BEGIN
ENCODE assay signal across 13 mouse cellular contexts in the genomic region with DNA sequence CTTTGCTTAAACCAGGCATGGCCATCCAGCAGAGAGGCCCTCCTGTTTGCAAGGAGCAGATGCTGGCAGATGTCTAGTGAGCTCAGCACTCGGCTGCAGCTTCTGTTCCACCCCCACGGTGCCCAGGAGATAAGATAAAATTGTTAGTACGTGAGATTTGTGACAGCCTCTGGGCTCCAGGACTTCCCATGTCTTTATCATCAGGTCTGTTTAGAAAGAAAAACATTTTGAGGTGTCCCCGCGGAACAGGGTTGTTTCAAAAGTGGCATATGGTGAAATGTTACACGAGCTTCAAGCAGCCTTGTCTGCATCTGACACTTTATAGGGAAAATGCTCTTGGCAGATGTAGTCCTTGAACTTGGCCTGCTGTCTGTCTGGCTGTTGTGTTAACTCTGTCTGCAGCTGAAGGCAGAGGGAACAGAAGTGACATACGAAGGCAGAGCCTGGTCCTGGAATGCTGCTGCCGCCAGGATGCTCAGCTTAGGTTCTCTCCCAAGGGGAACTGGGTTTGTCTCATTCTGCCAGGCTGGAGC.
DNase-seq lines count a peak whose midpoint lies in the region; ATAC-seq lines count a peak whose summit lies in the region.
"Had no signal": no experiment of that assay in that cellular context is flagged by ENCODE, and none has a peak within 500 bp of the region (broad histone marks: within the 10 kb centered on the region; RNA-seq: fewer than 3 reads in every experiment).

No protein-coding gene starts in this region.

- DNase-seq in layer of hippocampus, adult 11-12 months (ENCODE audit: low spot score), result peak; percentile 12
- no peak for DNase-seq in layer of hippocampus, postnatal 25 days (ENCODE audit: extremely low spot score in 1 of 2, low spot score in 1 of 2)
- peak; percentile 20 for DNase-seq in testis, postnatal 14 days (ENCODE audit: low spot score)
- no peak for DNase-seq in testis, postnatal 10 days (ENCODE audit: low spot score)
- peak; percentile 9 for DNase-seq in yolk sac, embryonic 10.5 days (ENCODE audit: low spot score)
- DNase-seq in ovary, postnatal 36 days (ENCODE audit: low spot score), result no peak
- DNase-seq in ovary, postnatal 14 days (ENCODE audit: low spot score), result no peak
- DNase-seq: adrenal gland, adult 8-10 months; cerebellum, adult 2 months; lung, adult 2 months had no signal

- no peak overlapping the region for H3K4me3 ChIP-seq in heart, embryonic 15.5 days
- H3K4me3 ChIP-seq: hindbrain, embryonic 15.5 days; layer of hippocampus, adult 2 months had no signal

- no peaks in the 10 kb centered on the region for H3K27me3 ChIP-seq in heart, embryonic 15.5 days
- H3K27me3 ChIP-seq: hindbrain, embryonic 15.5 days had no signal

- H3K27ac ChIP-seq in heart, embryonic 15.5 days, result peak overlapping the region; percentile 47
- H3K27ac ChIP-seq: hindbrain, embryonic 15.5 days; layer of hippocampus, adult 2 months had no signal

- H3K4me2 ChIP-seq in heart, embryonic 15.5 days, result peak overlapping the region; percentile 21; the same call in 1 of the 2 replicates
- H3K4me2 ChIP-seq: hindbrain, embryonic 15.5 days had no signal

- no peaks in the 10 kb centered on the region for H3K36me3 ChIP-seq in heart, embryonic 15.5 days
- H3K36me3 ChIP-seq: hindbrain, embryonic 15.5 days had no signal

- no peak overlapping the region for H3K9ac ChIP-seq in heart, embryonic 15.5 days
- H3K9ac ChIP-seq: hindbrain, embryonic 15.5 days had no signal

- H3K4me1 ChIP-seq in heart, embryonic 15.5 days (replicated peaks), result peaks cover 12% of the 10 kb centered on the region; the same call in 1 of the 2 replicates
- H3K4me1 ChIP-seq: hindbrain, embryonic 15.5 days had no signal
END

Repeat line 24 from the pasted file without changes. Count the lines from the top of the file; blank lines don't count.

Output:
- H3K9ac ChIP-seq: hindbrain, embryonic 15.5 days had no signal